How would marathon runner Kipchoge do if he treated his race like Bolt's 200 meter sprint? Jogging in place at the start line, staging alone on starting blocks he brought with him, then tearing away from the pack at maximum speed? He'd be in first for a while, then slow to a crawl after a mile, exhausted and unlikely to even finish the race, much less do well over the remaining 25 miles. That's not how he won! He worked hard, but paced himself wisely and conserved energy to go the long distance.
Even though we all experience pressure (from ourselves or from others) to go-go-go and do more-more-more, that's not how a life-long goal is achieved. Our Lord rested on the seventh day of creation to set an example for us, knowing that we do not have an infinite well of energy and charisma from which to draw. So, like Kipchoge the marathon runner who starts off at a steady and maintainable pace, the full-time missionary must also keep the duration of the race in mind. As he also races to achieve, like Paul says, we must run the race with discipline and self control. The wise full-time missionary neither allows the sin of laziness to tempt him into procrastination and self-indulgence nor the sin of pride or foolishness to tempt him into trying to outdo himself and burn out in the process.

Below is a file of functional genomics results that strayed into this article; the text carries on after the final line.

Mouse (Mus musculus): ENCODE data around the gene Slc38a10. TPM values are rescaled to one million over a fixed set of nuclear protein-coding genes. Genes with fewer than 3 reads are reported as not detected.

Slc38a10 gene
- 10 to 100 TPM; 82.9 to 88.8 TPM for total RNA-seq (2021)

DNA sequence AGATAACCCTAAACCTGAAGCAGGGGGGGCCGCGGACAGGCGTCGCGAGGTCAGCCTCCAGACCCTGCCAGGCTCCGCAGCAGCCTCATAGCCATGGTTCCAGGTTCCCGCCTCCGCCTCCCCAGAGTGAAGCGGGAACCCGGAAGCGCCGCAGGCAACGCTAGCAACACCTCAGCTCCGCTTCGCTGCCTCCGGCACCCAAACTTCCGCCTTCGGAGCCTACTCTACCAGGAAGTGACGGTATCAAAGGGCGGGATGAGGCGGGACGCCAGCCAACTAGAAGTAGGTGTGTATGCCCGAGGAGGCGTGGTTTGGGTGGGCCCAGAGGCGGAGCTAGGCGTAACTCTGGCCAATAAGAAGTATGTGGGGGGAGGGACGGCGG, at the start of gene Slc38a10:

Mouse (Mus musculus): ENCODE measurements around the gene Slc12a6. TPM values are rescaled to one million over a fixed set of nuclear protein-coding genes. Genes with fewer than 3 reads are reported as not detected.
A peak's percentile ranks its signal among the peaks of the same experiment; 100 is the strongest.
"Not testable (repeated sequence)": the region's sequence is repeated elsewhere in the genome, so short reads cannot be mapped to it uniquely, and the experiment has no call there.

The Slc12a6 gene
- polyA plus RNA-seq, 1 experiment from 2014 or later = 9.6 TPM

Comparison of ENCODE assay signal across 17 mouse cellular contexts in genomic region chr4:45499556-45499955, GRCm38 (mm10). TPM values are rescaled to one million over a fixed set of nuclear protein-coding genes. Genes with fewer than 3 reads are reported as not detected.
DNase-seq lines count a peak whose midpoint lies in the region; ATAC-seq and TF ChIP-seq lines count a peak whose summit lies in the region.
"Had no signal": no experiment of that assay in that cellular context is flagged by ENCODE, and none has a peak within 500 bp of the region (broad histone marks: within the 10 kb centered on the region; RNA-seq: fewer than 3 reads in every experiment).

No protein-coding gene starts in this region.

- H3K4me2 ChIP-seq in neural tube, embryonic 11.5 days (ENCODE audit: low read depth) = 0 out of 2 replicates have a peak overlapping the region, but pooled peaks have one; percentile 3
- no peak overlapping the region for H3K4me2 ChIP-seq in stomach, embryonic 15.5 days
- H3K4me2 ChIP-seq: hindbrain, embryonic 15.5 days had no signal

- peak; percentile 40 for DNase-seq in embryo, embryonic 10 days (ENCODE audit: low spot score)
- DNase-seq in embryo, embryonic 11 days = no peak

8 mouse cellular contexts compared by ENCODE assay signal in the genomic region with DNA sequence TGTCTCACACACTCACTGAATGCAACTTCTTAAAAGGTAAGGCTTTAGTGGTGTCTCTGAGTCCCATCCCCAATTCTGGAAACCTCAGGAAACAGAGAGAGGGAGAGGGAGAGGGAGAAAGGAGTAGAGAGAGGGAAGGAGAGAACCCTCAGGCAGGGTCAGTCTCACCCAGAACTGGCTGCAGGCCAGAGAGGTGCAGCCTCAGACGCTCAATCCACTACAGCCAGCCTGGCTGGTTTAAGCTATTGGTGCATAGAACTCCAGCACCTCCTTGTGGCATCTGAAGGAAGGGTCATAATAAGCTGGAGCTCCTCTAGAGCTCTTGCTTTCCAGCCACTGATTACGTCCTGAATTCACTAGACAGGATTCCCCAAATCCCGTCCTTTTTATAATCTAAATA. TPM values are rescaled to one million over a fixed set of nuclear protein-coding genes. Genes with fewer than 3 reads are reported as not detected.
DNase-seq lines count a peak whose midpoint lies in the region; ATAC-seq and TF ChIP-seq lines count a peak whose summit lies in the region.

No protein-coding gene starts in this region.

Sarah and I have been here for five weeks now, and we might have been tempted to set off at a sprint pace if not for the guidance and counsel of the more experienced staff here at Tri-Grace. By their encouragement, we have been taking time to help Flint adjust to his new surroundings, establish our home, and deal with the massive life change that we're experiencing. At the same time, we are diligent not to neglect the ministry opportunities that the Lord has put in front of us: building relationships with our unsaved neighbors, guest teaching the college student Bible studies, fixing broken light switches, and taking on shifts at the Solid Rock Cafe.
The work that we have begun and the work that lies before us is a complement to mission trip work that the Lord plans to reach the lost of rural Utah. When mission teams come to visit, we spring with them to distribute DVDs or literature, go door-to-door for prayer on the porch, and witness on the streets: all in the same day. Then, when the mission team goes, we rest- and we build the relationships in the community that allow us to minister in an entirely different way. We make lattes, host and lead Bible studies, and we trim foliage back for winter. By the Lord's grace and wisdom, the many different kinds of ministry harmonize to make one beautiful song of worship to our savior. As we run together in the ways that the Lord has led us, we reach the goal he has set before us: that his name be made great among the nations, and that many worshippers are added to his family.